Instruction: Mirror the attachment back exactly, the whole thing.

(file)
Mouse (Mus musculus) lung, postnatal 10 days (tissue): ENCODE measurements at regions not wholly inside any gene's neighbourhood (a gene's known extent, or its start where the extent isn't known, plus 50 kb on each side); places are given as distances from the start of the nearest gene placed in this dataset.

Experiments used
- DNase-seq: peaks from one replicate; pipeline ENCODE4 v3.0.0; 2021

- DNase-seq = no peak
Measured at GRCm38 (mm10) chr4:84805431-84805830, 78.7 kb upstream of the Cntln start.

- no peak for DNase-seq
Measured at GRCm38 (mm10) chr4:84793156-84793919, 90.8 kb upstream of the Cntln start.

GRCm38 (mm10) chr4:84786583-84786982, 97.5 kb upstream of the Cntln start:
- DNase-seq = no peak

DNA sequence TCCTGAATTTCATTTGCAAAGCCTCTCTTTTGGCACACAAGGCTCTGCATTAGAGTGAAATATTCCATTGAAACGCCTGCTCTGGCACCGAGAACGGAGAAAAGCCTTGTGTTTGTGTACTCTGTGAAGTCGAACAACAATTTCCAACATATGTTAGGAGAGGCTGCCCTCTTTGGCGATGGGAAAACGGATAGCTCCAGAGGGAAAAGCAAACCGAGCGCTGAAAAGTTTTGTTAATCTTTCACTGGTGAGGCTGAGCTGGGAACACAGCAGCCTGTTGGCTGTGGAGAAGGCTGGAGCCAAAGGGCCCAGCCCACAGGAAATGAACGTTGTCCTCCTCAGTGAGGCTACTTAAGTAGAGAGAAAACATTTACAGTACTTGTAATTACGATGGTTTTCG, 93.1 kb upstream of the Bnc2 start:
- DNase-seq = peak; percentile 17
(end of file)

Mouse (Mus musculus) lung, postnatal 10 days (tissue): ENCODE measurements at regions not wholly inside any gene's neighbourhood (a gene's known extent, or its start where the extent isn't known, plus 50 kb on each side); places are given as distances from the start of the nearest gene placed in this dataset.

Experiments used
- DNase-seq: peaks from one replicate; pipeline ENCODE4 v3.0.0; 2021

- DNase-seq = no peak
Measured at GRCm38 (mm10) chr4:84805431-84805830, 78.7 kb upstream of the Cntln start.

- no peak for DNase-seq
Measured at GRCm38 (mm10) chr4:84793156-84793919, 90.8 kb upstream of the Cntln start.

GRCm38 (mm10) chr4:84786583-84786982, 97.5 kb upstream of the Cntln start:
- DNase-seq = no peak

DNA sequence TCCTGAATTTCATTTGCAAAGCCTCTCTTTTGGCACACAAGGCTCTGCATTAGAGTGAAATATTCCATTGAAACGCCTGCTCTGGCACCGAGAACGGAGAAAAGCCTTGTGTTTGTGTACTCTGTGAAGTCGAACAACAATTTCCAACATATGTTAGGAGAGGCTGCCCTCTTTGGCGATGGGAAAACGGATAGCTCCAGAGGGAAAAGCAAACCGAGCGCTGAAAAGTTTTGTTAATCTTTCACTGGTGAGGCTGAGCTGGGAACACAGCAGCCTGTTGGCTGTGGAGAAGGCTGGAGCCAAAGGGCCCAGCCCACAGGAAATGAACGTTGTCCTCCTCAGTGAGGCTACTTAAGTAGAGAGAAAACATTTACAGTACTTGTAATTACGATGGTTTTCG, 93.1 kb upstream of the Bnc2 start:
- DNase-seq = peak; percentile 17